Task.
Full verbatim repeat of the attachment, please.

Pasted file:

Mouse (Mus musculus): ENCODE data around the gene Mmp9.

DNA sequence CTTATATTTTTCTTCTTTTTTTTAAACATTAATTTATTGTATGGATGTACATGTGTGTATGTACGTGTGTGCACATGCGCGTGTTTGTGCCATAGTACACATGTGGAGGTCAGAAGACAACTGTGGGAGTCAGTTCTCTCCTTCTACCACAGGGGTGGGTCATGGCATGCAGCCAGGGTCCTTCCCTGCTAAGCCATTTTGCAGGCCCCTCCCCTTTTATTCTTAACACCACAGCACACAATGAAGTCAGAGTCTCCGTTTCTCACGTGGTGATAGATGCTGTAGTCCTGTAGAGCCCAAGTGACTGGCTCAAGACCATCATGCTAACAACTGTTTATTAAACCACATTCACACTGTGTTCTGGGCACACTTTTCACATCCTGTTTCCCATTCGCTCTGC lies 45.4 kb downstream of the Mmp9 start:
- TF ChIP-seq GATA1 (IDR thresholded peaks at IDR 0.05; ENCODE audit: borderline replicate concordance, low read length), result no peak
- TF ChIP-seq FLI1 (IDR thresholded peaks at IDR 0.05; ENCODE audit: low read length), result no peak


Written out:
Mouse (Mus musculus): ENCODE data around the gene Mmp9.

DNA sequence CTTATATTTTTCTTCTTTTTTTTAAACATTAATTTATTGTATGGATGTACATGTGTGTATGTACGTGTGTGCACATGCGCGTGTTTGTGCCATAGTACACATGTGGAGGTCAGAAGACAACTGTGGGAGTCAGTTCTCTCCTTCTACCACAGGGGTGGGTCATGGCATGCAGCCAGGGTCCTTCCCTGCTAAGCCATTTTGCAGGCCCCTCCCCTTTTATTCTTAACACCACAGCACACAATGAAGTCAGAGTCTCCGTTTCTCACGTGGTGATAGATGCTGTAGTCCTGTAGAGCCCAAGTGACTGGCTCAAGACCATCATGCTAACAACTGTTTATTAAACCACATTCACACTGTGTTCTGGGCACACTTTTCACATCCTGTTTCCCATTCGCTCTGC lies 45.4 kb downstream of the Mmp9 start:
- TF ChIP-seq GATA1 (IDR thresholded peaks at IDR 0.05; ENCODE audit: borderline replicate concordance, low read length), result no peak
- TF ChIP-seq FLI1 (IDR thresholded peaks at IDR 0.05; ENCODE audit: low read length), result no peak